Once back on the coast of the Bay of Plenty, we spent a couple of days in Whakatane. It wasn’t until near the end of our time in New Zealand that we found out that the accurate pronunciation of Maori words and names with “wh” is actually an “f” sound. This explained why there were several places that sounded like curse words. Say Whakatane out loud three times fast pronouncing the “Wh” as an “F” and you’ll see what I mean.
The last stop was the Coromandel Peninsula. A gorgeous area that juts out into the Pacific Ocean just south of Auckland.
One of the hot spots, literally and figuratively, was called Hot Water Beach. It featured hot springs that fed the beach where it meets the ocean. People go there with mini-spade in hand to dig holes on the beach so they can sit and relax in the hot sand.
It sounded like fun so we borrowed a spade from the folks who owned the BNB and hit the beach. Once we learned where the springs were, Cindy and I simply dug our feet a couple of inches into the sand to find it was indeed hot. Really hot. It was so hot people were laboring to mix in the cooler ocean water by digging channels into their spring-fed holes or by taking buckets of sea water and pouring it in. In the end, we decided not to go through the trouble so we just enjoyed watching the scene.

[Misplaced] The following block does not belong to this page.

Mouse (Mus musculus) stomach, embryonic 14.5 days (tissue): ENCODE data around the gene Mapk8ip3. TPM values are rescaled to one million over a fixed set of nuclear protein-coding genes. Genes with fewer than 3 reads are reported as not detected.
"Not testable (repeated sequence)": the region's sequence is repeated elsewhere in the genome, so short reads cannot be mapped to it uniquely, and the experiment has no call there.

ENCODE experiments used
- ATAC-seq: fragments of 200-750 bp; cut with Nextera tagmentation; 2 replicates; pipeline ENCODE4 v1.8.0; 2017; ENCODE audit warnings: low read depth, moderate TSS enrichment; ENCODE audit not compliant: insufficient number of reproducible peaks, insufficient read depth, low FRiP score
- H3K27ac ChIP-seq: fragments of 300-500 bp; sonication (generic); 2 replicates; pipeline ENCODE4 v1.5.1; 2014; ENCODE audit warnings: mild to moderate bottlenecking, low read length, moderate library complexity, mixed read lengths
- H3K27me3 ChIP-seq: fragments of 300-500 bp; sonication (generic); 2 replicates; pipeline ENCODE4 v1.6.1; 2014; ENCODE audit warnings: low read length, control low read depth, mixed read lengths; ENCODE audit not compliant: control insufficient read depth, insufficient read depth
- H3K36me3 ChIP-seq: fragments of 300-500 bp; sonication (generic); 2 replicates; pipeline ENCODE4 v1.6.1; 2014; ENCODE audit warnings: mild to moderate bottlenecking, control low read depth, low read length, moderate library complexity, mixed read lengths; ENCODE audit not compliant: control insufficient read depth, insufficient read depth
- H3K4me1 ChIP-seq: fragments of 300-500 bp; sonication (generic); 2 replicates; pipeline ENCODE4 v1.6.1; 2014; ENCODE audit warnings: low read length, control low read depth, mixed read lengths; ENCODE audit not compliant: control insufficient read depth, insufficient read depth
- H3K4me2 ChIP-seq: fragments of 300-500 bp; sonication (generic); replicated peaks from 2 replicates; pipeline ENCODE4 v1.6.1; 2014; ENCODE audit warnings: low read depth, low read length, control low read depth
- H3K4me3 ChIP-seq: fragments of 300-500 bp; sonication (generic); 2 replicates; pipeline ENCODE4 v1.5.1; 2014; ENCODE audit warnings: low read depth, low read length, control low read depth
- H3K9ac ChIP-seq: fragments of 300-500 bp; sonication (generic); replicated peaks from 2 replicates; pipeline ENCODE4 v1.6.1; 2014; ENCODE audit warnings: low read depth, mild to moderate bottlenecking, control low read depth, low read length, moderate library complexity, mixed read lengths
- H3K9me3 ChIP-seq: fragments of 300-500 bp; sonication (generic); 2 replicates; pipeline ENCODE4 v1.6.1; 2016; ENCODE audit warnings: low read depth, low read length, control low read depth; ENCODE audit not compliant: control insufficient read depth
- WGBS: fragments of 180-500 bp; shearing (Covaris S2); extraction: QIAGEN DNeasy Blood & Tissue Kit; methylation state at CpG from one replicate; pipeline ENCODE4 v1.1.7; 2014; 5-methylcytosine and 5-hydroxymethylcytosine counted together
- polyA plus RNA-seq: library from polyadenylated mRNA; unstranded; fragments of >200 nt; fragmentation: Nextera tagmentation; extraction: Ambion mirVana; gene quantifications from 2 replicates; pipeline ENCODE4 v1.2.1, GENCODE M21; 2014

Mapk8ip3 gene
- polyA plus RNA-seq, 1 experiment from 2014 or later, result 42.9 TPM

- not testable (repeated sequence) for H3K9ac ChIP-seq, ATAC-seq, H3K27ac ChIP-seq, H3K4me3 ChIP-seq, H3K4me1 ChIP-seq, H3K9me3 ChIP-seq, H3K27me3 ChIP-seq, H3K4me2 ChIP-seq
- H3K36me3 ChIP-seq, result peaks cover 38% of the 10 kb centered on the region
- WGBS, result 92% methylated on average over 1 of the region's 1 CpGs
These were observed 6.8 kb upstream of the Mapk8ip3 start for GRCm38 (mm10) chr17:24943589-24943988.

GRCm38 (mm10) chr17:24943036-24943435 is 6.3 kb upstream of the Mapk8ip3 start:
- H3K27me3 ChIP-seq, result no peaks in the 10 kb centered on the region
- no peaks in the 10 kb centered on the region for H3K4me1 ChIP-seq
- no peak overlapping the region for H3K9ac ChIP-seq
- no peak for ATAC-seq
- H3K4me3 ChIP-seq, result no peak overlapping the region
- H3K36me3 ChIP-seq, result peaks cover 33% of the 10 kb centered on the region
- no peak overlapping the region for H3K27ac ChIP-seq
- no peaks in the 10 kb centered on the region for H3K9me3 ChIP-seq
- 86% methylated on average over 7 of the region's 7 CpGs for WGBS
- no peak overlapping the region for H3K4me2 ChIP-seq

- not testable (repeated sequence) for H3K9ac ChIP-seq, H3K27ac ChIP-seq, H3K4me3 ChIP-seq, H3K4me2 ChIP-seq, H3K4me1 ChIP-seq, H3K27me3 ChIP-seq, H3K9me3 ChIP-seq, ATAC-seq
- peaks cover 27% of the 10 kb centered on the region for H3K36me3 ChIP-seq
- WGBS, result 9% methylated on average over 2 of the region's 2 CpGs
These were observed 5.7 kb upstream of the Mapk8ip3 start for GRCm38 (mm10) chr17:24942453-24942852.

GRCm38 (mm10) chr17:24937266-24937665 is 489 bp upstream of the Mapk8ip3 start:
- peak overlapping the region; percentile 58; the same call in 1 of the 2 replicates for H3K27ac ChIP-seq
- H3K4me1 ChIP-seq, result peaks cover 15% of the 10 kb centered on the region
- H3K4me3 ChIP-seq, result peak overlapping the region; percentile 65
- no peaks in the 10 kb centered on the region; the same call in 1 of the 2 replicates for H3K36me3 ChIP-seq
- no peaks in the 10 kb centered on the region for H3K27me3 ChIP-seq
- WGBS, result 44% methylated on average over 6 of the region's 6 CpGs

Just north of there we took a hike to Cathedral Cove.
Near the north end of the Coromandel Peninsula was the Driving Creek Railroad, a narrow gauge railroad which zigzags its way up a mountain side.
On our last day on South Island I met a local who asked me if I’d gotten off the beaten track while in New Zealand. It was a great question but I had to think about it before answering that yes, I had. Always on the lookout for that rarely visited great nook or cranny, it’s hard to do when there’s so much to see and there are so many ‘don’t miss’ places to visit. Getting away from other tourists and the much frequented attractions are the goal of many travelers, though the reason tourists go to the most visited places may be because they are, in fact, some of the best places to see. And it’s easy to be fooled by a guidebook’s call on a ‘hidden gem’ or ‘secret spot’; if it was hidden or a secret, it is no longer since you and millions of other readers just found out about it. Although New Zealand is not an especially large country, places of interest are spread out requiring some degree of effort to get to many of them. Though there’s still much we haven’t seen, we felt like we did New Zealand right. Special thanks go to our Kiwi friends, Sue and Dave, for guiding us with a blueprint for exploring their vast and special country.